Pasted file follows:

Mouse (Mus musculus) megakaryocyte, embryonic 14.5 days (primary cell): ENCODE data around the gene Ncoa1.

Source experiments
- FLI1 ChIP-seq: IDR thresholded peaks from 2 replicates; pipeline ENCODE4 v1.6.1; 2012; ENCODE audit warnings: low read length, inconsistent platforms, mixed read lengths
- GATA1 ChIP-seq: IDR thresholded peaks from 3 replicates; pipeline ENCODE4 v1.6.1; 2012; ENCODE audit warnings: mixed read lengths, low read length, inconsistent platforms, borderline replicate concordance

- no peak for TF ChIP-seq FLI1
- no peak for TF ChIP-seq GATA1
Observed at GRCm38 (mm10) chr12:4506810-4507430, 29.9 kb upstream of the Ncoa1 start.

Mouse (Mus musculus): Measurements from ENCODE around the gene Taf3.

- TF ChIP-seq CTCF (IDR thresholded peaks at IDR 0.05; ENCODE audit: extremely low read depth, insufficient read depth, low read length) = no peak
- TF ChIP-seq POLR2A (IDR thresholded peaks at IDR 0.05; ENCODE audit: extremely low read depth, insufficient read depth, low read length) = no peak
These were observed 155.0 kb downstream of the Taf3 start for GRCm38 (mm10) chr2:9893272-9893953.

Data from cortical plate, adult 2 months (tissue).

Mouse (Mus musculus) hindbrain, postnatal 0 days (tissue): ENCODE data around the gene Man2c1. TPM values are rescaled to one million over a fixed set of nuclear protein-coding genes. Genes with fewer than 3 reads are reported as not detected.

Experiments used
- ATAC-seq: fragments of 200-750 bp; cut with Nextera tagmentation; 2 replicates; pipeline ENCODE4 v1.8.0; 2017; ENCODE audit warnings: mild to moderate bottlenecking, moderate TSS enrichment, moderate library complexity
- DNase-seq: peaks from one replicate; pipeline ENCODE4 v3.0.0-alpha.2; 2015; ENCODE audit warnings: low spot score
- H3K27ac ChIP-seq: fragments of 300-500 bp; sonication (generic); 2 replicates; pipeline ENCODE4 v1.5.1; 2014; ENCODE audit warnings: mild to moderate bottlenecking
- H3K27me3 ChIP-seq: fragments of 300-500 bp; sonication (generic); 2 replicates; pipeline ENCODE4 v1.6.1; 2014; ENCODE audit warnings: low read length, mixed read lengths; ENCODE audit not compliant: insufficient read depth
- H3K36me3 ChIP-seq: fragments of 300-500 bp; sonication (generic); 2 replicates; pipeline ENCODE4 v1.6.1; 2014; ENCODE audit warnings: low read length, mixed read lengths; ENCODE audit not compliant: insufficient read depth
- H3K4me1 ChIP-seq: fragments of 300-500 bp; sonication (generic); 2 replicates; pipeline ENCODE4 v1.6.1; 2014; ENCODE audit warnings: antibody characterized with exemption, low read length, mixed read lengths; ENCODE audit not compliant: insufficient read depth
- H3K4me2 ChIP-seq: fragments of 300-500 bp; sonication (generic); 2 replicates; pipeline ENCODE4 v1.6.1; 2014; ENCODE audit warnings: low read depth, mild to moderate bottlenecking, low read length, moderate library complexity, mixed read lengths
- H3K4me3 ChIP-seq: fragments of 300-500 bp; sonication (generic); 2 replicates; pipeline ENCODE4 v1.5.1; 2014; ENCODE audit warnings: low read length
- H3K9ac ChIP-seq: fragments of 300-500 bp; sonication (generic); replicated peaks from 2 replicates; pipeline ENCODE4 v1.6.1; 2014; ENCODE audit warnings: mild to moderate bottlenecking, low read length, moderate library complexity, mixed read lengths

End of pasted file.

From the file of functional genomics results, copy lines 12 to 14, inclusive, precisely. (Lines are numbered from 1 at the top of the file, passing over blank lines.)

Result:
Data from cortical plate, adult 2 months (tissue).

Mouse (Mus musculus) hindbrain, postnatal 0 days (tissue): ENCODE data around the gene Man2c1. TPM values are rescaled to one million over a fixed set of nuclear protein-coding genes. Genes with fewer than 3 reads are reported as not detected.

Experiments used